Notwithstanding its commitment to westernization, the Kemalist republic made no serious steps towards political democratization during the ﬁrst decades of its existence. Turkey did not hold its ﬁrst free multiparty election until 1950, and only then in part because the country’s elite had now come to appreciate that this was what it now meant to be ‘western’ in the post-1945 world. There was little pressure from below. As we have seen (in Chapter 2), for the republic’s leadership the aspiration to ‘join’ the West derived from a range of impulses, many of which were rooted in the circumstances of the Ottoman collapse and those of the 1920s and 1930s. They included security considerations, an attachment to the idea of economic and technological progress, a sense of ‘Europeanness’ rooted in the Ottoman empire’s diplomatic involvement with, and imperial presence in, Europe, and a degree of disdain for the country’s Islamic roots and Islamic neighbours. Thus the republic’s chosen path to modernity did not include a strong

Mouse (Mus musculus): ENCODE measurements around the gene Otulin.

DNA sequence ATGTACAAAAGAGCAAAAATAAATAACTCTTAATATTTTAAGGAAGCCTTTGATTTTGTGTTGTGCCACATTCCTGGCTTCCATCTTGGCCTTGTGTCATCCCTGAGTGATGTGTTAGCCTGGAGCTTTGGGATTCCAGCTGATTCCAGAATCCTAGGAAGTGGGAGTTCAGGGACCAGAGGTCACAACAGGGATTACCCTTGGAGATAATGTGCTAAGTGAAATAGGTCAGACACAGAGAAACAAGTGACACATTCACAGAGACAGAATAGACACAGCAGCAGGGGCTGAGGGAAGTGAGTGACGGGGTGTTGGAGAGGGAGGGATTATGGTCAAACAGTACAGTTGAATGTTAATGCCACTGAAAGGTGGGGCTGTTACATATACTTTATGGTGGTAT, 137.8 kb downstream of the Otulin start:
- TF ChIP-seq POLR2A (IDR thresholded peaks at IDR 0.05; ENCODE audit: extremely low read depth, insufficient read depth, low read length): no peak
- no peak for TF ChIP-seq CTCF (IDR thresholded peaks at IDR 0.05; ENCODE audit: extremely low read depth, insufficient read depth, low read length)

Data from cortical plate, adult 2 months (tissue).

attachment to human rights or to democratization, values that since 1945 have become progressively more associated with the idea of ‘Europeanization’, but which in the 1920s and 1930s were patchy (Risse et al. 2001). Indeed, the postwar emergence of these normative values as both a European and global political issue largely passed Turkey by. Even the advent of multiparty democracy did not produce, and has not produced to this day, a full consolidation of democracy in Turkey (Ozbudun 2000). Indeed, the advent of electoral politics could be said to have hindered Turkey’s progress, as it has produced challenges to the secular, unitary and authoritarian nature of Turkish state and society, which have in turn provoked the military in particular to intensify its interference in Turkish politics. Turkey’s political, bureaucratic and military elite have for so long sought the country’s inclusion into the western family in general, and accession to the EU in particular, yet Turkey’s alignment with European political norms remains patchy and incomplete (Grigoriadis 2009). In the meantime, it has been swiftly overtaken in the quest for ‘Europeanization’ by a raft of other European states whose starting point was over forty years of communist rule.